CBC internal memo on Rogers, NHL deal details loss of editorial control, jobs

The National Hockey League’s record 12-year, $4.9-billion (U.S.) deal with Rogers Communications for all national rights to its games dramatically alters the media landscape for hockey in Canada.

That includes the NHL’s role on CBC.

CBC couldn’t meet the financial expectations of the NHL in the negotiations, according to Hubert T. Lacroix, President and CEO of CBC/Radio Canada. The deal gives them the NHL again for 320 hours per season.

“Given the NHL agreement with Rogers,” said Lacroix.

“We were happy to come to an agreement with Rogers to ensure all Canadians from coast to coast to coast would continue to have hockey available on Saturday night and through the playoffs. Partnerships like this one are a strategic way for CBC to promote the public interest in today’s broadcasting landscape.”

“We all recognize the value of Hockey Night on CBC,” said commissioner Gary Bettman.

But life is going to be different for their NHL coverage. Here is Lacroix’s internal memo to CBC staff, acquired by Atlantic Wire writer Connor Simpson.


“A day of mixed emotions for sure. Today, the NHL announced that they have chosen Rogers as the exclusive rights holders for NHL hockey in Canada going forward.

“While this isn’t the outcome we had hoped for, I'm pleased to say that through an agreement with Rogers, CBC will retain HNIC on Saturday nights, including 320 hours of prime-time hockey and the Stanley Cup Final for the next four years.

“This may not be the ideal scenario but, it is the right outcome for Canadian hockey fans and is an acceptable adaptation to the role of the public broadcaster in the modern world of professional sports rights. A world in which partnering with a wide array of other actors is a key to success.

“A little bit about our deal with Rogers. CBC pays no rights costs for the broadcasting of hockey games. Rogers is bearing the sole risk around hockey revenues; (they sell the inventory and keep the revenue – the overall selling process is yet to be defined), while we continue to make Canada’s game available to all Canadians wherever they live.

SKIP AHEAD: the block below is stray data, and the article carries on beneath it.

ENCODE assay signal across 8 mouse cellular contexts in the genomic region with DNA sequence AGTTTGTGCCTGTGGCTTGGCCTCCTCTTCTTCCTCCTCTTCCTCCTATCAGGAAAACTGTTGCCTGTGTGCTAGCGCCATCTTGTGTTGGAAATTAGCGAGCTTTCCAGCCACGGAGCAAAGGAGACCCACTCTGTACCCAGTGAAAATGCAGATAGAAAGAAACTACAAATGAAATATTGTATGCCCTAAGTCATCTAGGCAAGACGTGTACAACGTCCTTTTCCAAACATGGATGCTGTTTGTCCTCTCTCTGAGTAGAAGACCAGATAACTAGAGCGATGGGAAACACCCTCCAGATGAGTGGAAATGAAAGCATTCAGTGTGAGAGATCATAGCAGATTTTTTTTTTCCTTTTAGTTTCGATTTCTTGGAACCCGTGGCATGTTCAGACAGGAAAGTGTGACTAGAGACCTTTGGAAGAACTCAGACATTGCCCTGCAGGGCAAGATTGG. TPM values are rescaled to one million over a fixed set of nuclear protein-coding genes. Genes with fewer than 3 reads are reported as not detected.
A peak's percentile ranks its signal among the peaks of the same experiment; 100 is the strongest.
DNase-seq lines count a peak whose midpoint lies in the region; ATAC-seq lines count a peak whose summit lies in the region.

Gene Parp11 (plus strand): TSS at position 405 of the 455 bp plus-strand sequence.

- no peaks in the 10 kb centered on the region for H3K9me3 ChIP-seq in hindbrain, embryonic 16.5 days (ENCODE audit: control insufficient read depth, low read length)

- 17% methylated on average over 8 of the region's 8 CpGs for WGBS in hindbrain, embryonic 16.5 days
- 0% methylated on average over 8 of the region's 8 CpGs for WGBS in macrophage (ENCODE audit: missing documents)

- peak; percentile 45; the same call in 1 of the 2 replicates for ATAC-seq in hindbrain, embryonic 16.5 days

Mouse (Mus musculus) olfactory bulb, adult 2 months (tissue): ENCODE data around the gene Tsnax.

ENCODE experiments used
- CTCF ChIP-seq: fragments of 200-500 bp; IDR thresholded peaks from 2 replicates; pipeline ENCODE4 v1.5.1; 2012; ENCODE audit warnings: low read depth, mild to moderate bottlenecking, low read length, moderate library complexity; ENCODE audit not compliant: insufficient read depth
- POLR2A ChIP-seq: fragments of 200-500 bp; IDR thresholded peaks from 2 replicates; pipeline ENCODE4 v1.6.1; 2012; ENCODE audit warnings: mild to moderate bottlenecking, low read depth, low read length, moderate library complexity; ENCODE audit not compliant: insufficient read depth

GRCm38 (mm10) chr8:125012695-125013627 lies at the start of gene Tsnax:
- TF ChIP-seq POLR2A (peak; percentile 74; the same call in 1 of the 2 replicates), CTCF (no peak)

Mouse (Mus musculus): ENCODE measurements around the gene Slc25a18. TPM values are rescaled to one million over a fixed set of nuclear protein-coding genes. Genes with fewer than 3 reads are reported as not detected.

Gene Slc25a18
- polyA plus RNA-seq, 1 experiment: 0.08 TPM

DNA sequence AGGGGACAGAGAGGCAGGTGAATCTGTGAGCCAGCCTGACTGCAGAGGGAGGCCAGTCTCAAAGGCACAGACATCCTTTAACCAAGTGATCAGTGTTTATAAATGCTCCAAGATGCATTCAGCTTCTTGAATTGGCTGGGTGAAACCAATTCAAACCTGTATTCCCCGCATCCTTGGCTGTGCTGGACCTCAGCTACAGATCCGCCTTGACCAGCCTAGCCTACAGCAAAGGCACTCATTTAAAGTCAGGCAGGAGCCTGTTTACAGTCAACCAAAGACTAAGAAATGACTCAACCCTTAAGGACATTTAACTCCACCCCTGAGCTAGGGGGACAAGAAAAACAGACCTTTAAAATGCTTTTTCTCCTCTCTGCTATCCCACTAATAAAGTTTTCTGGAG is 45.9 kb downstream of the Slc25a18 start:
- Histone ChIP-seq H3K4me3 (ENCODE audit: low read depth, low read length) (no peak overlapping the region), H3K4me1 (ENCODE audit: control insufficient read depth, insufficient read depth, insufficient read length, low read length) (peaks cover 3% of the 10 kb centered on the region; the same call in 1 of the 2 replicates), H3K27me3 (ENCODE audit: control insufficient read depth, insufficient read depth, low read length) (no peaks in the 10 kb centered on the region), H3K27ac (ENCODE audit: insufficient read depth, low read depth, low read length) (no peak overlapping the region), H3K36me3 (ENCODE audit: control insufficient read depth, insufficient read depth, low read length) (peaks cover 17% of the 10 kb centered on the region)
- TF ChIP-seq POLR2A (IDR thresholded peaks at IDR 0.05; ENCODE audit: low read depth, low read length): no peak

“It also provides us with a high-traffic place to promote all of our other fantastic Canadian content during a broadcast that brings the nation together week after week.

“I'd be remiss if I didn't acknowledge the remarkable HNIC technical team at CBC, you are hands down the best in the business and I’m glad your hard work and talents will continue to be shared with Canadians through our new deal with Rogers.

However, starting next year, Rogers will assume all editorial control (all editorial decisions with respect to the content, on-air talent and the creative direction of HNIC – we have the right to be consulted and there is a commitment to excellence) under the new agreement.

“These negotiations were not easy. We had been in conversation with the league for a number of months to secure these rights ourselves; the CBC was prepared to do a fiscally responsible deal to preserve hockey on Saturday nights and to help the NHL to build the hockey brand through a variety of significant events and outreach activities. The NHL chose a deal with only one broadcaster – that’s their choice and that’s their prerogative.

“I want to personally thank the negotiating team of Neil McEneaney and Jeffrey Orridge who for months have poured so much smarts and passion into trying to make the best deal happen with the NHL, and for going the extra mile in securing our agreement with Rogers over the last few days (and nights) – thank you.

“So, what does this mean for the CBC going forward? While this deal will result in job losses, the staffing impact would have been much greater had we lost hockey entirely, as CBC is still producing hockey. Preserving HNIC also allows CBC to maintain a capacity to execute a sports strategy and fulfillits existing contractual obligations (i.e. Olympics, Pan-Am, FIFA)

“You probably have a lot of questions. There are still a lot of details to work out, but we’ll try to answer some of your questions later today at a town hall meeting at 1:30pm (details below). I hope you will take the time to join me, Neil McEneaney, Jeffrey Orridge and the rest of the team to give you a little more detail about the new deal with Rogers, and what the impact will be on CBC both now and in the future.”

So it sounds like Sportsnet takes over … well, everything. Editorial control, the way the games are presented and the advertising sales. And it sounds like jobs are going to be lost in what’s effectively a merger.

Thanks again to Connor Simpson for the share.